Back in March, Microsoft canceled Fable Legends and closed down Lionhead. It was sad news for the people who lost their jobs, and sad news for the industry – it’s never good news when a studio shuts down, even if it makes sense from a business perspective. But could it have been avoided?
Over on Kotaku, it seems that Microsoft actually turned down a myriad of offers for Lionhead because of licensing issues. That’s right, apparently publishers went so far as to file letters of intent to buy the studio, so what happened?
Why didn’t it happen? One source close to Xbox claims it’s because Microsoft would not sell the Fable IP along with the studio, despite offers that were in the range of hundreds of millions. “90% of the people interested just walked away at that point,” said the source.
Without ownership of the IP, any company that bought Lionhead would have to publish new Fable games (or Fable Legends, if it had been salvaged) under a licensing agreement with Microsoft – not a favourable condition for anyone looking to make money from the franchise.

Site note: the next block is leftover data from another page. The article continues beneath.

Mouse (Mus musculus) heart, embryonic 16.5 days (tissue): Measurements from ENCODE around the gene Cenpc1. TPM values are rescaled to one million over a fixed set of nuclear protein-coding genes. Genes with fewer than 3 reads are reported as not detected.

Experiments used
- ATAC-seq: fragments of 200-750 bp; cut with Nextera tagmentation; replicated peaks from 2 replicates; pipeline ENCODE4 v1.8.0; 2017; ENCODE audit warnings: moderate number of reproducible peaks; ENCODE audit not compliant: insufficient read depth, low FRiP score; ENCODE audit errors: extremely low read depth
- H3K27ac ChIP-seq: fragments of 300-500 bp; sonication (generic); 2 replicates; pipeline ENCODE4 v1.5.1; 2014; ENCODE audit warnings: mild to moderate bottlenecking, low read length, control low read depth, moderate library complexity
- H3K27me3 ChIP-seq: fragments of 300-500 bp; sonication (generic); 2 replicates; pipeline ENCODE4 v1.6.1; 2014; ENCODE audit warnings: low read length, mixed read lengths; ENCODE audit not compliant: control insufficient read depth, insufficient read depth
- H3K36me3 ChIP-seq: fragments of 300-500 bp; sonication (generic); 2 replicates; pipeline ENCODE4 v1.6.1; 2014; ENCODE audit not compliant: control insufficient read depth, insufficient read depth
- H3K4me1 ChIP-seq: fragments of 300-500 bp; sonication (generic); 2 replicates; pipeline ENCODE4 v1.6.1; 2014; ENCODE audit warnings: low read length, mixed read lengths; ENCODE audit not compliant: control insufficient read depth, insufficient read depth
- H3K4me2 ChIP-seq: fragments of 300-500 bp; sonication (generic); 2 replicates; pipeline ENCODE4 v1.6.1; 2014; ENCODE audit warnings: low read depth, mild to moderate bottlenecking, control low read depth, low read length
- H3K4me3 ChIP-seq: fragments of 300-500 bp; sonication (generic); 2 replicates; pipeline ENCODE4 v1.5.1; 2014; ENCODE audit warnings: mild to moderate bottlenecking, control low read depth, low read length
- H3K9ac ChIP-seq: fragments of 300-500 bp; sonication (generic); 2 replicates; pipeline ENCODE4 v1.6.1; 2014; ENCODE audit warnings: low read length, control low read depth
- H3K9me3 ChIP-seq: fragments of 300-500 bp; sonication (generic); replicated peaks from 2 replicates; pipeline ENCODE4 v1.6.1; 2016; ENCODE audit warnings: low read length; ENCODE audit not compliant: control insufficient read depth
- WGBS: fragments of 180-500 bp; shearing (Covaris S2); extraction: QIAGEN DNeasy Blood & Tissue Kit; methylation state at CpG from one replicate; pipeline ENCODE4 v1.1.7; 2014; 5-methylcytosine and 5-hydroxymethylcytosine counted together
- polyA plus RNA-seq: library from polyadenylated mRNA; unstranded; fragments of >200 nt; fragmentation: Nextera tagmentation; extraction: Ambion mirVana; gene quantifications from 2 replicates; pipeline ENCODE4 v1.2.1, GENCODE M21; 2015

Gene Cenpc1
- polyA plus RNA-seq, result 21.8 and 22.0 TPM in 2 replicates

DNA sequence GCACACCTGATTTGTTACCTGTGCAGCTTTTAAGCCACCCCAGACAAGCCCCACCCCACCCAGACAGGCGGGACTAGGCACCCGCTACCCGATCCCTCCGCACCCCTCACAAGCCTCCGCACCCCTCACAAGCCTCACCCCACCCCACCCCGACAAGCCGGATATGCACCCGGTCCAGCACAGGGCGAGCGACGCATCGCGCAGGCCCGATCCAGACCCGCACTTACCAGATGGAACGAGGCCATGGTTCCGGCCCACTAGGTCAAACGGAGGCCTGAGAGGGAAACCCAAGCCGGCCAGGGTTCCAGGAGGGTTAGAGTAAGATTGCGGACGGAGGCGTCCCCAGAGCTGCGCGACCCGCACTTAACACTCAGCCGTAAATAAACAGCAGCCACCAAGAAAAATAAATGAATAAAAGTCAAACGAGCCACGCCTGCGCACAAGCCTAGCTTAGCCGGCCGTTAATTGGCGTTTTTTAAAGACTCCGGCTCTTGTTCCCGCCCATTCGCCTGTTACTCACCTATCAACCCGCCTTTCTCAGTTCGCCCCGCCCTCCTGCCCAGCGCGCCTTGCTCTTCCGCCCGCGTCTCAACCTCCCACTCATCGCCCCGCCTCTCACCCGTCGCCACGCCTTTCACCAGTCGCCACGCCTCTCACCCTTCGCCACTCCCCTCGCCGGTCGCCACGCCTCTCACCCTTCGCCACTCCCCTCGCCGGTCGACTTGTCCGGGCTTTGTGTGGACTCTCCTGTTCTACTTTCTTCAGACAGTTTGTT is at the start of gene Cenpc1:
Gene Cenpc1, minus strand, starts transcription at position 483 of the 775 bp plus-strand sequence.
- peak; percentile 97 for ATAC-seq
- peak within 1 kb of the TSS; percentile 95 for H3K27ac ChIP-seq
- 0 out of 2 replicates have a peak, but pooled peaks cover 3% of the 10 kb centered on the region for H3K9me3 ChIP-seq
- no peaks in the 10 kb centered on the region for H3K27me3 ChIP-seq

Essentially, Microsoft wanted to keep its hands clenched around the Fable IP – to the detriment of Lionhead studios. It’s pretty normal for publishers to offer to buy studios before they close down, only for nothing to come of it. However, it’s got to be particularly frustrating for those people who lost their jobs to hear that maybe they could have not only stayed employed, but continued to work on a franchise they enjoyed if only Microsoft were willing to sell it off. Fans of the franchise will also have to wait a very long time before getting any new hope of seeing more Fable.
With the closure of Disney Infinity and Fable, I have to wonder if other studios will also be showing signs of trouble soon. Is the industry as a whole struggling, or was there simply not enough interest in these particular games?
Last Updated: May 11, 2016